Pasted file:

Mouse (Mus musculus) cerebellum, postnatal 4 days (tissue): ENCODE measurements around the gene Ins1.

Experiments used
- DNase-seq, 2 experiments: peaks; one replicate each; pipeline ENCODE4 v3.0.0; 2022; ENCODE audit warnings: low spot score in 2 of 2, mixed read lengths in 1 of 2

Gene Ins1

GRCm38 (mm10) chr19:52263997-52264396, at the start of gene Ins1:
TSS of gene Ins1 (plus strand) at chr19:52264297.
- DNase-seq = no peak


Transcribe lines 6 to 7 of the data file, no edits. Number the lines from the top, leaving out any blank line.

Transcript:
TSS of gene Ins1 (plus strand) at chr19:52264297.
- DNase-seq = no peak